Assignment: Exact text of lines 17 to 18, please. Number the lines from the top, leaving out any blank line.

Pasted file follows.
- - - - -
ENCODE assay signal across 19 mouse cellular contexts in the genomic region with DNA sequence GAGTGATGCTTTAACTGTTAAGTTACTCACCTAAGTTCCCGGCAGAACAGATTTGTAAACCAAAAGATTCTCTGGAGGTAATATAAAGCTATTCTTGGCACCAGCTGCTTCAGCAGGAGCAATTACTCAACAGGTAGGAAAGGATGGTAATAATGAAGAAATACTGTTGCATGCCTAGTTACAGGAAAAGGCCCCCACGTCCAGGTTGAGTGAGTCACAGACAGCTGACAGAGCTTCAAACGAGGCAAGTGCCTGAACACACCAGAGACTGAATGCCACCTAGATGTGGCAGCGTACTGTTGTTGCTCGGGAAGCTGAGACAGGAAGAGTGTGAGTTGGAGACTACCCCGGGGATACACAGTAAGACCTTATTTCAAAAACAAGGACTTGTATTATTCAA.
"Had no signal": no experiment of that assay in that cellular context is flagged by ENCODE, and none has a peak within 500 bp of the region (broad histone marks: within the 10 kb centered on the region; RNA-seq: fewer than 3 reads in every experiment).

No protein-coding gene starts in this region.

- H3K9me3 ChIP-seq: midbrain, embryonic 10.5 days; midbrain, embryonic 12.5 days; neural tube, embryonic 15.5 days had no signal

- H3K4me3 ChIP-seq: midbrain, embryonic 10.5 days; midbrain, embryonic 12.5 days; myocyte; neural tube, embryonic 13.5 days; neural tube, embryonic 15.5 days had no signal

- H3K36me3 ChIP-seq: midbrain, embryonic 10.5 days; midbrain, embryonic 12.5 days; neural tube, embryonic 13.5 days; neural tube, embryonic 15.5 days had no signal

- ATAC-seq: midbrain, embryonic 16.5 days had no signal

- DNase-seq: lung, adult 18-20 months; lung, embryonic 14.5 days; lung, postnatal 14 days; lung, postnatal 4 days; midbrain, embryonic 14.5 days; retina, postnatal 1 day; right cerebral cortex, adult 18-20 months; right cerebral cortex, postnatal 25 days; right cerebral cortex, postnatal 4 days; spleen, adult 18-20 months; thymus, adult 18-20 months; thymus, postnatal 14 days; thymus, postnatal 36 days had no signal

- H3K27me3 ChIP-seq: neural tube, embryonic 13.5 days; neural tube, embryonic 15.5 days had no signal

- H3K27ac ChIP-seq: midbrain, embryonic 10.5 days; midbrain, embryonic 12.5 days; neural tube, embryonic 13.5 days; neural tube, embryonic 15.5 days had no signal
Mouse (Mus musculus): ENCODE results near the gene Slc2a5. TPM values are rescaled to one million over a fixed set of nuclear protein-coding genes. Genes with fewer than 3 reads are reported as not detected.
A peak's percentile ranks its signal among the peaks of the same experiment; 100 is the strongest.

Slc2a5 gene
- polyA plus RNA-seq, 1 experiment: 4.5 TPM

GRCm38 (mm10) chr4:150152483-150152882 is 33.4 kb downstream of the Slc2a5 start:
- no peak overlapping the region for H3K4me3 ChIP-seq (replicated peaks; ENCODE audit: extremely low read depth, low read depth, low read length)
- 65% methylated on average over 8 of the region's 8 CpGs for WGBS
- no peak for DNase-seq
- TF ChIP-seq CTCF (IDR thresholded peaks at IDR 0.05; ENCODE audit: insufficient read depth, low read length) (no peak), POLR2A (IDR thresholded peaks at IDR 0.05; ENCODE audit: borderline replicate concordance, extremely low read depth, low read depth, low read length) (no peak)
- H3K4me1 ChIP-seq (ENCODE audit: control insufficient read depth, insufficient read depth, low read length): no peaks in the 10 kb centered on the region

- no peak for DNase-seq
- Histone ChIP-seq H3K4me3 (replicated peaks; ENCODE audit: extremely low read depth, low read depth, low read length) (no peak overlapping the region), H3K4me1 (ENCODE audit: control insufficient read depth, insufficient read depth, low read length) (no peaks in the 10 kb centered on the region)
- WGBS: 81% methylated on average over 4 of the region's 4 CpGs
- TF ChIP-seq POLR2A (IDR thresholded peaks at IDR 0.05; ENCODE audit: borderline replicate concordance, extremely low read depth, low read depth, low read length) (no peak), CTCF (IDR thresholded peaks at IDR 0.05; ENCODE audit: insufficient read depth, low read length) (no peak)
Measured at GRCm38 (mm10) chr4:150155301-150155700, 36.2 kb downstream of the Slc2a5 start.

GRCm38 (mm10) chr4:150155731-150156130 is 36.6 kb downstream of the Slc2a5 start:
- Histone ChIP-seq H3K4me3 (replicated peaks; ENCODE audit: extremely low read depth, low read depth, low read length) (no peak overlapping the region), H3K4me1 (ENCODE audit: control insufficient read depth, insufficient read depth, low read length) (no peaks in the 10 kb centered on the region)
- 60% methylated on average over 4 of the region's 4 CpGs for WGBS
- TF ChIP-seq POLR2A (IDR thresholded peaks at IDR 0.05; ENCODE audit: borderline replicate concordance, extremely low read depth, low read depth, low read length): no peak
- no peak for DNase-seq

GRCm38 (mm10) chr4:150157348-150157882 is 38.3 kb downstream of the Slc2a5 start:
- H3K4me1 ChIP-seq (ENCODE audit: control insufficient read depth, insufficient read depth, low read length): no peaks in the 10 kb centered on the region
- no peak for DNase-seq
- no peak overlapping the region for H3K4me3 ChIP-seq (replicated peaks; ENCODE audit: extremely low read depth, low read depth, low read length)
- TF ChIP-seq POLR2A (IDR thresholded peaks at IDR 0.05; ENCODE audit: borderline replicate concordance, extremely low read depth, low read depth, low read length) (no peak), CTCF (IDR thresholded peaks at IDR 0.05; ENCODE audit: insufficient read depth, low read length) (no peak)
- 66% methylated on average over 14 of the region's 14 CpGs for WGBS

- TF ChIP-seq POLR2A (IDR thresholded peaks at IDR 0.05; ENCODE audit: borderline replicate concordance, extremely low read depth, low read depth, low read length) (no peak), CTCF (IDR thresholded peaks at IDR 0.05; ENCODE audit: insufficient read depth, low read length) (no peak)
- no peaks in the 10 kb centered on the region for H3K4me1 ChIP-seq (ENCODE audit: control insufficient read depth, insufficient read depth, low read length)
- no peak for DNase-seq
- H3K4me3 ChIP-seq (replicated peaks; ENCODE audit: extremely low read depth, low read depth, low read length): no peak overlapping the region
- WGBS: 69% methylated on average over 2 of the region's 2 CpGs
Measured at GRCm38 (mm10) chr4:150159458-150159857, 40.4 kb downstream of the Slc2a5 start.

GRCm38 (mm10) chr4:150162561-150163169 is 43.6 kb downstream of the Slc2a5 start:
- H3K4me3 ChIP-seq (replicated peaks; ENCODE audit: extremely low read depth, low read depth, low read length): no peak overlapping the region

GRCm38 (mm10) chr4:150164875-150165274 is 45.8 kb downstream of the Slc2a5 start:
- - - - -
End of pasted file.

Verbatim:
- 65% methylated on average over 8 of the region's 8 CpGs for WGBS
- no peak for DNase-seq